May 15, 2020

Estuary Program Career Profile: Monitoring Coordinator Makenzie O’Connor



Towards the latter end of my high school years, I had a very precise vision of where my life was headed. I would finish all of my courses in the top percentile, leading me to my undergraduate studies at UC Santa Cruz, where I would pursue my Bachelor’s degree, and later, my career in Marine Biology. I would be an active member of the farming community and make a life for myself along the Santa Cruz coast. As far as I was concerned, there was no other option.

Life, on the other hand, had different things in store for me.

Makenzie O’Connor joined the Morro Bay National Estuary Program staff as Monitoring Coordinator in March 2020.

On August 17th 2012, I was informed that my admission from UC Santa Cruz had been rescinded. By this point, I had already turned down offers from UC San Diego, UC Davis, and Cal Poly. I had attended UCSC student orientation, found my dorm mate, and even enrolled in classes. My Wilderness Orientation backpacking trip with UCSC was three weeks away and I was four weeks from starting classes.

You may ask yourself, as I often did, “How on Earth could this have happened?” Most simply put: I had taken a college-level art class during high school for which UC Santa Cruz received transcripts two days late, due to a processing issue from the other institution. The head of admissions had rescinded my acceptance on the basis that I lied on my application. And that was that.

My mother became my own personal superhero through this process. For an entire week, we called daily, wrote emails and letters, and even drove down to Santa Cruz to speak with the head of admissions himself. But the university would not budge. No room for discussion. Re-apply next year as a freshman or come back in two years as a transfer.

I, naturally, was completely distraught. A year seemed like a life-time away and I had already declined all of my other offers. At that point, I had developed my personhood solely on the basis of academic excellence. If I didn’t have school, what did I have?

A colleague of my mom’s had suggested that I look into schools that offered rolling admissions, meaning that even if school had already started you could still apply. This left me with a limited number of options, none of which I was terribly excited about, but they were options nonetheless.

I applied to Sierra Nevada College on a Friday and moved to North Lake Tahoe on the following Monday to start classes. This Monday also happened to fall on my 18th birthday. It had been one week since I received the letter from UCSC.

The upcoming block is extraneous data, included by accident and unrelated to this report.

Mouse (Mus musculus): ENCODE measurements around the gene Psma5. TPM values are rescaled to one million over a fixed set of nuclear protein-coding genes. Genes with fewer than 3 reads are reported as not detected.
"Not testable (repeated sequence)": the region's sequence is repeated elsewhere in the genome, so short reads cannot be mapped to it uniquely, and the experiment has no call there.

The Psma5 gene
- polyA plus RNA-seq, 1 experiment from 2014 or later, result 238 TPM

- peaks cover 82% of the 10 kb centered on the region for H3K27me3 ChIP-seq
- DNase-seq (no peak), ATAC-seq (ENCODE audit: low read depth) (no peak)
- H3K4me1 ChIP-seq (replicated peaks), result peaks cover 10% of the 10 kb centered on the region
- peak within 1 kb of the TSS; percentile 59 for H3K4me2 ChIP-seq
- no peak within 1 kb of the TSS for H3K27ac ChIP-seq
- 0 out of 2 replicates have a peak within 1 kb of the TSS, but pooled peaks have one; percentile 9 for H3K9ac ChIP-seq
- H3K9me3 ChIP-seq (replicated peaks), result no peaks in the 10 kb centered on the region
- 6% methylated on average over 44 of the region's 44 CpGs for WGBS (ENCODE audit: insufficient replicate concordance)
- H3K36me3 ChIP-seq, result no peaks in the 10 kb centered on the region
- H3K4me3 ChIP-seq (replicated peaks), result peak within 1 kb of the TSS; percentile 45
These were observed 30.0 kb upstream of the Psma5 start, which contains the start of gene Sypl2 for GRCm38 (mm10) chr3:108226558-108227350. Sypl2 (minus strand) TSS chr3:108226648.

Makenzie O’Connor poses with friends at her graduation from Sierra Nevada College, where she earned her Bachelor of Science in Environmental Science and Ecology.

My mom left me in my new, foreign dorm room that day with an ice cream cake, telling me, “It’s melting, go make friends.”

I received my Bachelor of Science in Environmental Science and Ecology from Sierra Nevada College three and a half years later. I graduated with Magna Cum Laude honors and with a minor in Outdoor Adventure Leadership, walking the commencement stage with some of my life-long friends, a few of whom I met with my mother’s melting ice cream cake.

To say that I learned a lot through this experience would be an understatement. I recreated who I was through this experience. I found that I was not defined by what school I went to, or what grade I got in a class. Rather, it was my life experiences and how I reacted to them that defined who I was. How I treated other people defined who I was.

Nearly all of the life-altering experiences I’ve had since have happened seemingly spontaneously and out of the blue. After I finished my degree, I found an off-the-wall job listed as a mountain biking guide on “The World’s Most Dangerous Road” in Bolivia. Despite my parents’ inherent concerns, I jumped on this opportunity and moved to La Paz within the following week, and stayed for nearly a year.

Makenzie worked for almost a year as a mountain bike guide on “The World’s Most Dangerous Road” in Bolivia.

Since then, I’ve spent about two years under the AmeriCorps umbrella, working for environmental organizations at the federal, state, and non-profit level. I’ve feel so immensely lucky to have found AmeriCorps and highly suggest that pre- and post-college graduates look into their programs, no matter their field of interest.

Makenzie stands beside a creek during her time in the Watershed Stewards Program (WSP). WSP is part of AmeriCorps.
Makenzie dons her snorkel gear for a stream survey during her Watershed Stewards Program days.

At the beginning of March 2020, I accepted a full-time position with the Morro Bay National Estuary Program, working as their Monitoring Coordinator. In many ways, this is my dream job. I get to be outside, doing work that not only has value, but also genuinely piques my interest. I’m working with both an amazing set of staff, as well as a motivated group of volunteers. I really couldn’t be more excited to be where I am now.

And so, every bit of life experience, planned and unplanned, has proven itself to be worthwhile. Even the pieces of this journey that I never ever thought I’d relish in, I’m thankful for.

After all, isn’t the journey the destination?

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